Just one month after the coronavirus JobSeeker supplement was slashed by $300, Marina Chapman, 45, is already beginning to stress about paying her bills.
Ms Chapman, who is the Unemployed Workers Union Tasmanian secretary, has been on welfare on and off for the past 20 years.
Before the pandemic she said she was barely scraping by and now she fears she will return to that life.
"I thought I was prepaid for it because I knew it was going stay at $550 for long," Ms Chapman said. "It does bring the anxiety back and the stress of how are we going to pay for things that crop up in the future."
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The $550 coronavirus supplement was the first time the JobSeeker rate had been raised in decades and effectively took the payment up to $1100 per fortnight.
Ms Chapman said the supplement had been a godsend, but now through her role with the UWU she was hearing stories of people struggling to get by. She said people had began to stress about paying bills and eating properly since the supplement was cut.
"People in the rental market are back to that old arguement of 'well I have to pay for a roof over my head so I'm now going to have to go back to a really sh** diet'," Ms Chapman said.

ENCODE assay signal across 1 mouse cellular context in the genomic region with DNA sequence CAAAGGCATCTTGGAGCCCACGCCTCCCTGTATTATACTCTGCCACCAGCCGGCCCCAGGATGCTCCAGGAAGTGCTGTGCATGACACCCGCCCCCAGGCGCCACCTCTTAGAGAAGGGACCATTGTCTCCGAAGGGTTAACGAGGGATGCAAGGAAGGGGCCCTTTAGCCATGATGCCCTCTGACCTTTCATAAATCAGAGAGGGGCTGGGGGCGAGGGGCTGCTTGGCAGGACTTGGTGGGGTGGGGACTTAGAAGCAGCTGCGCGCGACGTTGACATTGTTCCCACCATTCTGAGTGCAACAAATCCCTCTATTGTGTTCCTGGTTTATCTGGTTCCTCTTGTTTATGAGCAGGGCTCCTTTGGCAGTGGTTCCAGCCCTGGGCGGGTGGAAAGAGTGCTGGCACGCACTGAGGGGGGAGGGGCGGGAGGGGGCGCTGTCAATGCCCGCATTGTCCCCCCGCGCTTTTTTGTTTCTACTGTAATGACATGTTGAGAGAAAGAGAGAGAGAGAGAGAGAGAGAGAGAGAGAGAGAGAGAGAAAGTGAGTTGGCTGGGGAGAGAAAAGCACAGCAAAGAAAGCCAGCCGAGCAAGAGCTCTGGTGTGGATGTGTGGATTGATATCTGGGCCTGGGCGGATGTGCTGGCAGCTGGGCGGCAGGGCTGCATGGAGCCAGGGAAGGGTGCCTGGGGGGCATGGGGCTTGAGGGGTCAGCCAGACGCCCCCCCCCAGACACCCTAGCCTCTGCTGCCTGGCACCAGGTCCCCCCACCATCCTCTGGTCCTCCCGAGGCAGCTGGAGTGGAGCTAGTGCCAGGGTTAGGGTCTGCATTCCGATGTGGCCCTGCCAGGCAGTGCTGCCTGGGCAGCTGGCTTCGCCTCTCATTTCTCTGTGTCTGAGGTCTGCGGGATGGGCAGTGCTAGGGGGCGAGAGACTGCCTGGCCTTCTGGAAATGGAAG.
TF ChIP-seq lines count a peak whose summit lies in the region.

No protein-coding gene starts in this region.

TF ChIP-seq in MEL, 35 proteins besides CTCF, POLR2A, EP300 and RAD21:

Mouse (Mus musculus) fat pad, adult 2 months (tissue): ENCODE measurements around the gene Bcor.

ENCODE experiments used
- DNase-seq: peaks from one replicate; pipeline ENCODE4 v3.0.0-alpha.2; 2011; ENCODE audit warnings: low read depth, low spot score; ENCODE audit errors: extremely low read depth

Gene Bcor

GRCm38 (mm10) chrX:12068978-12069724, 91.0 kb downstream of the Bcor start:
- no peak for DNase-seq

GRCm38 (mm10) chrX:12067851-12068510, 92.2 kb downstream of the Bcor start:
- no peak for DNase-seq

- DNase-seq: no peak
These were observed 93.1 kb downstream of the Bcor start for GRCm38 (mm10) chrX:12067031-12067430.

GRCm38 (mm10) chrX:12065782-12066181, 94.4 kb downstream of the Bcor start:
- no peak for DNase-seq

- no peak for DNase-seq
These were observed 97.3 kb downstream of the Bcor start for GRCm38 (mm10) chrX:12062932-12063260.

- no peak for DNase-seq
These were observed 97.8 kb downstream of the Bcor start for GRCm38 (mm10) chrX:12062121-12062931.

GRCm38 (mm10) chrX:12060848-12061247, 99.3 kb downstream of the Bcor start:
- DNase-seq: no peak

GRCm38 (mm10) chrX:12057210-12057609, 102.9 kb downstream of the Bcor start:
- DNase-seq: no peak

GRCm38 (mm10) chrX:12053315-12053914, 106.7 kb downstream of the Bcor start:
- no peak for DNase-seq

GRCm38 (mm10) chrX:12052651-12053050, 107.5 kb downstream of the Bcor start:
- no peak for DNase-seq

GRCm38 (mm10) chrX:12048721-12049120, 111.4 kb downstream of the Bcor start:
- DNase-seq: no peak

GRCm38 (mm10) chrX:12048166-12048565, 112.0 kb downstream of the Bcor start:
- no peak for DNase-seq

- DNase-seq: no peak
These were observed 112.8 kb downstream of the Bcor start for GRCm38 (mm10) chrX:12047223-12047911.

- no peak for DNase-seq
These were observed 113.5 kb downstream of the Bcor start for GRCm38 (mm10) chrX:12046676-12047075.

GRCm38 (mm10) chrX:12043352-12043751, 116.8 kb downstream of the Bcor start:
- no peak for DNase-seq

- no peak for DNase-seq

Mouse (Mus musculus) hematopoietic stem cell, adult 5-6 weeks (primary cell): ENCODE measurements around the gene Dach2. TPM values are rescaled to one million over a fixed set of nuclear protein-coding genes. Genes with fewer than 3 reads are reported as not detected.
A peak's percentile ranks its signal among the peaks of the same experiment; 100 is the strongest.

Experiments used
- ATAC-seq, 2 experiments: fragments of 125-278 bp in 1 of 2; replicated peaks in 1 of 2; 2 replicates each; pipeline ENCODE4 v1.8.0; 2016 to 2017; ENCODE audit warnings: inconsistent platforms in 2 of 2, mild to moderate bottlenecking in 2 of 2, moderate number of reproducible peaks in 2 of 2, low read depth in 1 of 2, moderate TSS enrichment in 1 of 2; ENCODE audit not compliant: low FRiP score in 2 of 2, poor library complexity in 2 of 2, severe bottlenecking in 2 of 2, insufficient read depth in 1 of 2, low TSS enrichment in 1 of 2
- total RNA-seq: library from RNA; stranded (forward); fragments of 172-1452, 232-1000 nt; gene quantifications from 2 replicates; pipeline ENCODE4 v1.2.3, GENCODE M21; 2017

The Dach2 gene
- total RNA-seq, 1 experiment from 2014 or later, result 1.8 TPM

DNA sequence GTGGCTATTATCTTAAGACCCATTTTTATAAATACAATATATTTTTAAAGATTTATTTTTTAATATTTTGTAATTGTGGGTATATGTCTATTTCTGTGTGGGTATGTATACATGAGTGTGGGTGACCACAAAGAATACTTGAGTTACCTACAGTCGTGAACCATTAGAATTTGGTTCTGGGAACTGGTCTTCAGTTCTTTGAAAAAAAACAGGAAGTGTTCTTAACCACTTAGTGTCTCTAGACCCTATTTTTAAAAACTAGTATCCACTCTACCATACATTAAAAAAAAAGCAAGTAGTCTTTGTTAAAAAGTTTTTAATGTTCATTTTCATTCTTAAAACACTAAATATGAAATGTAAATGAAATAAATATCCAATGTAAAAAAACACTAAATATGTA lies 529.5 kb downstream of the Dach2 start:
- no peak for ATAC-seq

"There are people now facing the prospect of having to cut back how many meals they eat in a week, which is obscene to me."
Starting Point Neighbourhood House coordinator Julie Moy said in the past month they had seen more people looking to access their emergency relief. The house offers food on a daily basis as well as pre-cooked meals which can be purchased for a low price.
Ms Moy said since the supplement had been cut back to $250, the house had seen regulars return who had not been visiting while on the increased payment. She said at the start of the pandemic they saw less people coming in for food relief when they had the larger supplement.
"Over the past few weeks we have had more of our regular customers come back," Ms Moy said. "We're probably getting two or three calls a day [with people seeking for relief]."
Ms Moy said there was a correlation between the number of people coming in and the level of the supplement. "We are seeing a marked increase in people needing assistance," she said.
The supplement is set to end at the end of this year, but in an interview earlier this month Prime Minister Scott Morrison alluded to the fact that it could be extended. He said the government would make a decision closer to the December 31 date.
When discussing the JobSeeker rate with The Examiner in October, Bass Liberal MHR Bridget Archer said she would not support a return to pre-covid levels, but that the current rate might be too high.
She said the rate was not the only thing that needed to be discussed pointing to mutual obligations and the movement of JobSeeker services online.
A decision on whether or not to extend supplement is expected December 1.
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